TB: Without too many spoilers – what stage are you at in your recovery? If that isn’t too personal a question!
SY: It’s not! In the early days the working title for Reassembled, Slightly Askew was “Recovery” because we thought “You know, you’re on this road to recovery.” But that changed because I realised “Recovery” implies a medical model, and it implies that I’m going to go back to who I was. That’s not going to be the case – it’s more a rehabilitation process. I have fortunately learned how to walk again – that took about nine weeks – but I still struggle with cognitive and physical fatigue and I’m told that may never leave me.
Being a writer I’ve always written to make sense of myself and the world around me so I always knew when myself and the world around me completely changed that I would make something. I never wanted to bring people on a therapeutic process with me, it was more trying to capture that experience, because after I got discharged from hospital there was nothing out there that reflected my experience.
TB: What do you imagine the experience of an audience member coming out of that binaural sound technology is like – it’s interesting you talk about learning to walk again…
SY: There’s a real duty of care that we give to audience members. It’s a small audience, it’s in a quiet calm room, there is information of what to expect and you can end the experience whenever you want if you are feeling uncomfortable or claustrophobic. Also, the Nurse individually awakes or guides each audience member out of the experience afterwards. We felt a real duty of care because people have felt very moved by it – some people have felt their senses have been heightened afterwards, or felt they had to be alone… People talk about the arts as a way of creating empathy by walking in someone else’s shoes, but this goes one step further – it takes you into someone else’s head.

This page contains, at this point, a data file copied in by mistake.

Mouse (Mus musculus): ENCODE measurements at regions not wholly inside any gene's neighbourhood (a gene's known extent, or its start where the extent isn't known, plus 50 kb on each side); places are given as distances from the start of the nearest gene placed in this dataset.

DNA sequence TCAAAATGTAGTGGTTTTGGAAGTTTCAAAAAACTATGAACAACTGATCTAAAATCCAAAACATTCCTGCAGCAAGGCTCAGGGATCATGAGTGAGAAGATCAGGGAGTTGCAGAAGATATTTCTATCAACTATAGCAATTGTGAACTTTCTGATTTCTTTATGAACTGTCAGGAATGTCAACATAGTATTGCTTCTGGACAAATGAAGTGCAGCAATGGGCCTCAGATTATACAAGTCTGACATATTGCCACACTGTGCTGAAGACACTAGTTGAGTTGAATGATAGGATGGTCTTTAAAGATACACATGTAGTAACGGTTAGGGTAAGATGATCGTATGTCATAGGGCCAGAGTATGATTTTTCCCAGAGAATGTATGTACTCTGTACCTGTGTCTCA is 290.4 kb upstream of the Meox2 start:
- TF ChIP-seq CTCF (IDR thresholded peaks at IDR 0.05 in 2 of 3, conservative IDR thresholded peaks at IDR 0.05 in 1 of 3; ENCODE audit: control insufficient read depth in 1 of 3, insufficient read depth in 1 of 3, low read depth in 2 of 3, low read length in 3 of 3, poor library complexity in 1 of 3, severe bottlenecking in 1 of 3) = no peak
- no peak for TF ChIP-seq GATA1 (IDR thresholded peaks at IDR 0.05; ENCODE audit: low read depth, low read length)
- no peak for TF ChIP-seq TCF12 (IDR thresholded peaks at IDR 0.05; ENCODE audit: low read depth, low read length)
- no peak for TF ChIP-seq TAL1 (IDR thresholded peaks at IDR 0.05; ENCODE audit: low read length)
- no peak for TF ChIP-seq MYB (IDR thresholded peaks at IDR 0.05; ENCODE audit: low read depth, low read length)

What’s really exciting is I’ve run a bunch of focus groups throughout the development of the piece with arts professionals, but also with healthcare professionals and neurosurgeons who have said that it has changed their practice. In Northern Ireland the arts and health are constantly pitted against each other for public funding – but this I believe marries the two and shows how the arts can proactively enhance the quality of healthcare.
TB: Can you tell me about the ACES Development Award and how this has helped you?
SY: It’s one of the personalised grants available in Northern Ireland provided by the Arts Council of Northern Ireland, and I was successful in receiving it to develop bespoke mentoring for me both as an artist with a disability and for Reassembled as an artistic product about my disability. It has enabled I was able to continue the relationship I had started with Arts & Disability Forum – who have been supporting me off and on throughout Reassembled‘s development process and gave me confidence when I first came out of the hospital that I could be a working artist with a disability. The ACES Award is what I need now at this point in my career and its what this project needs now at this point in its life.